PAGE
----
Summer Books for Toddlers & Preschoolers

How to Talk Like a Bear by Charlie Grandy

The Octopus Escapes by Maile Maloy

There’s a Beach in My Bedroom by Kevin Jonas and Danielle Jonas

Hot Dog by Doug Salati

Counting to Bananas by Carrie Tillotson

Hattie Harmony Worry Detective by Elizabeth Olsen and Robbie Arnett


Summer Books for Babies

The Smell of a Rainbow by Dawn Goldworm

Spot Goes to the Beach by Eric Hill

A Ball for Daisy by Chris Raschka

Duck Duck Goose by Tad Hills

Hello Zoo by Nicola Slater


Guilford County Summer Reading Programs Information

From reading lists and competitions to story times, check out these sites to find out more about what local public libraries are offering this summer.

High Point Public Library

Greensboro Public Library

Gibsonville Public Library

Book Was Her Second Word

BOOK WAS HER SECOND WORD | Eleanor loves to read. “Book” was her second word! We’ve been reading with Eleanor since she was born and we try to go beyond just reading the words. We discuss the story and how it might relate to her life: “The caterpillar is eating strawberries. You had strawberries for breakfast!” We
also look for opportunities to count: “How many balloons do you see?”, and search for recurring
characters: “Where is the mouse on this page?” At 21 months, she grasps the storylines and will
even “read” to us by reciting what she remembers.

Eleanor recently received Goodnight, Gorilla from Dolly Parton’s Imagination Library. At first, I
wasn’t sure if she would like it. The pictures are colorful, but most of the story must be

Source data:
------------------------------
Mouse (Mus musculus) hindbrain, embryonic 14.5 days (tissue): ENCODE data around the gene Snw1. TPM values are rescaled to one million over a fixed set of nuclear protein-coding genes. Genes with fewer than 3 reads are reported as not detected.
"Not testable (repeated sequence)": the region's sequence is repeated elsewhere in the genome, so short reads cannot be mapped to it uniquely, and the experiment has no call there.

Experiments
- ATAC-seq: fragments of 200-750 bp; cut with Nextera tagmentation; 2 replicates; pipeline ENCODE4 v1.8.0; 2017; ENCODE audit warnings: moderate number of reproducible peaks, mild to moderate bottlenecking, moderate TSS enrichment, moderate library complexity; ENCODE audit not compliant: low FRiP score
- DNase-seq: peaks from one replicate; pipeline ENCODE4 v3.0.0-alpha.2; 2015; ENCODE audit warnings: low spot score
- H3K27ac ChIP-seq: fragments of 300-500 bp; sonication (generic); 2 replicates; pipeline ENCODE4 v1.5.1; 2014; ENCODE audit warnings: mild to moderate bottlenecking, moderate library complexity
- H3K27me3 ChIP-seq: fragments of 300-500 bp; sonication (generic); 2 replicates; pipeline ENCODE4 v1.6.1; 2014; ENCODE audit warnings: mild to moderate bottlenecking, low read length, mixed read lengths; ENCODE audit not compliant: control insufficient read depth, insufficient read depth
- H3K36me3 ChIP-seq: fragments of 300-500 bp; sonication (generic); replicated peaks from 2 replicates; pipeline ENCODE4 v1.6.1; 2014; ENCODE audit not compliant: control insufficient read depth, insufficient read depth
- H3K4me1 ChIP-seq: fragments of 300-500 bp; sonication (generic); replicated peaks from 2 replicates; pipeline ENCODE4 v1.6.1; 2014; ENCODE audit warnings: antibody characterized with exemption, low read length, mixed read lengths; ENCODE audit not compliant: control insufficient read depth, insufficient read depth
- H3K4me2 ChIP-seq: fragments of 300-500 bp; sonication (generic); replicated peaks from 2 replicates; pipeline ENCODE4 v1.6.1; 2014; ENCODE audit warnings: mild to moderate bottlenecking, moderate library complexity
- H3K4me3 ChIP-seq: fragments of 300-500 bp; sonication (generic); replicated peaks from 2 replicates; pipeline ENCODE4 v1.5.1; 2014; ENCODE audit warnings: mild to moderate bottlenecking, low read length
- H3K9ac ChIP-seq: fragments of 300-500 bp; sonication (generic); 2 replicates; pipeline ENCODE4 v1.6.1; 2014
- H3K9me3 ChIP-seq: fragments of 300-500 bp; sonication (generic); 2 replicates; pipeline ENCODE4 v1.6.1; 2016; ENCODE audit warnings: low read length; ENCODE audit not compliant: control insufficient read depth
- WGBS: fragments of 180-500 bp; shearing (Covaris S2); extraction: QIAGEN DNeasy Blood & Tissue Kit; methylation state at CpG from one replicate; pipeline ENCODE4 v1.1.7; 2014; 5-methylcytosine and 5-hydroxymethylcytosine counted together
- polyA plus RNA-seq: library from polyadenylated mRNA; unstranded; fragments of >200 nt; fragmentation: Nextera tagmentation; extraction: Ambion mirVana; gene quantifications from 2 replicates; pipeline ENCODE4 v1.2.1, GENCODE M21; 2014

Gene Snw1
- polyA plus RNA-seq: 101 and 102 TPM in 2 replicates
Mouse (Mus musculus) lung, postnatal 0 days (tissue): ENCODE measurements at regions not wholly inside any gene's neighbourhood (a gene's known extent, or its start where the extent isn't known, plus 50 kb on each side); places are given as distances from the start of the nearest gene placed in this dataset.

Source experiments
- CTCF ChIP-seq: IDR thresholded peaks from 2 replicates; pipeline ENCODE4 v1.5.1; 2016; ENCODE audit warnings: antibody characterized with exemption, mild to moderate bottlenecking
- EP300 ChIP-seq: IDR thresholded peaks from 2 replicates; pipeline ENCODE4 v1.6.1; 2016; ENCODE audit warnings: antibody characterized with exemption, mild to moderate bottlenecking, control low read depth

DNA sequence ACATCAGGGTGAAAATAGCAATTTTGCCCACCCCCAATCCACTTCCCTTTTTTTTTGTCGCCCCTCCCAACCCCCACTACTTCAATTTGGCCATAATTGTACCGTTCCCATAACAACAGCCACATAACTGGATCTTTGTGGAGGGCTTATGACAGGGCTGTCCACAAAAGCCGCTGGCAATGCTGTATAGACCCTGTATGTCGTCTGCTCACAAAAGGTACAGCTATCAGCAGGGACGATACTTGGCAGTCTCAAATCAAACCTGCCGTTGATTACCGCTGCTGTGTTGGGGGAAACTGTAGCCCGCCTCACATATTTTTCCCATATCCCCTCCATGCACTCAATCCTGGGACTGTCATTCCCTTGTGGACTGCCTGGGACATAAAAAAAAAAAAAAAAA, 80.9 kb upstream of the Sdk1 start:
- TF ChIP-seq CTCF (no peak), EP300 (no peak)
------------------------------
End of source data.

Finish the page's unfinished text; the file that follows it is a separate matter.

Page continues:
interpreted through the illustrations. She doesn’t have any other books that have pages without
words. To my surprise, it has become one of her favorites! The first couple of times I read it to
her, I would describe what was happening. Now, she tells me what is happening! Sometimes it’s
accurate, and sometimes she uses her imagination.  I love how it inspires her to be creative.
I’m currently on the hunt for more books that are open to interpretation! Find out more about how to integrate Read and Discuss Stories into your caregiving approach.

By Lizzy Tahsuda

Find out more about why picture books are powerful!

STEM Skills Start Early

Start Building STEM Skills Early

Construction paper and teddy bears are good for counting and sorting! How? Let me explain. My two-and-a-half-year-old son started being interested in learning his colors. We would start by identifying colors in his natural environment and the colors on his clothes. One day, he began playing with the teddy bear objects and asking their colors. This simple observation led to helping him visually discriminate between colors and learn the color names. I used the same colors of construction paper to match the teddy bears that he played with. I then laid down each piece of paper side by side on a table and let him decide where to place each teddy bear by looking at their colors.

As children are comparing by color, it is important to resist the urge as parents to do it for them or quickly correct. Encourage and celebrate them when they can match correctly, let them figure out when it is not correct, what is different? Your role is to facilitate. Ask questions such as “What color looks the same as the object?” This can help them visually process and self-correct if they get it wrong. Another role is to build their language. Math literacy skills are equally important is reading ability. They can learn key vocabulary words like “compare,” “same,” or “different.”

Even if you do not have teddy bear objects, any multi-colored item can be used in this simple activity. You can try using colored cereal, large beads, toy cars, blocks, or any other item that you have at home. Most of the time finding objects that you already have and using them to teach important skills is most convenient. Giving children experience with Count, Group, and Compare provides an important foundation for building lifelong STEM skills.

By Airreia Pierce | Visit Airreia’s website |  Follow her on Facebook


Guilford Basics